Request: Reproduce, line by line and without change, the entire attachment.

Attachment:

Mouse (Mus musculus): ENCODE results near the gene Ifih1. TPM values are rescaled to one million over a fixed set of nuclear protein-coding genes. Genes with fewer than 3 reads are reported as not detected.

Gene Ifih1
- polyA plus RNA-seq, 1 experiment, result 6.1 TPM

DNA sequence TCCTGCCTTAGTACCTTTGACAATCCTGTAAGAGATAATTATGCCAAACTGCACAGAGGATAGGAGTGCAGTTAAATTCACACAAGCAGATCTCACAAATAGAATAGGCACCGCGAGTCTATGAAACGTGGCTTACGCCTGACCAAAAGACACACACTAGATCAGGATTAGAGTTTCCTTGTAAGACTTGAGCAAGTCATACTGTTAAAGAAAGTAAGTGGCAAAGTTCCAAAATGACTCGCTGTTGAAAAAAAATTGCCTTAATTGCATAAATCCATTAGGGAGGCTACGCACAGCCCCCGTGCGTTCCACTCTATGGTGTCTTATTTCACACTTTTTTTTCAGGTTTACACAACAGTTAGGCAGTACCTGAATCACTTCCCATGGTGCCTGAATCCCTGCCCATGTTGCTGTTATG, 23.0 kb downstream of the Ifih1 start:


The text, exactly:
Mouse (Mus musculus): ENCODE results near the gene Ifih1. TPM values are rescaled to one million over a fixed set of nuclear protein-coding genes. Genes with fewer than 3 reads are reported as not detected.

Gene Ifih1
- polyA plus RNA-seq, 1 experiment, result 6.1 TPM

DNA sequence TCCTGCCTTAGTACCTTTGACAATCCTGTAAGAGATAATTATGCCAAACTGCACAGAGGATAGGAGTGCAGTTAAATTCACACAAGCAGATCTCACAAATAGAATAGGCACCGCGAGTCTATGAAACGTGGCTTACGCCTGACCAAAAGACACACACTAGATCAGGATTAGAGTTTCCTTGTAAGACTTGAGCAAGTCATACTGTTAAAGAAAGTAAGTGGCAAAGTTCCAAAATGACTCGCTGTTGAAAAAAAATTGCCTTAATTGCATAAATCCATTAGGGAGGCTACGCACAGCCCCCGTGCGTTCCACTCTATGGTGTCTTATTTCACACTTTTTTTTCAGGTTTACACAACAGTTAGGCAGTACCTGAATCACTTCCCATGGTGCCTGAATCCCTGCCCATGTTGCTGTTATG, 23.0 kb downstream of the Ifih1 start: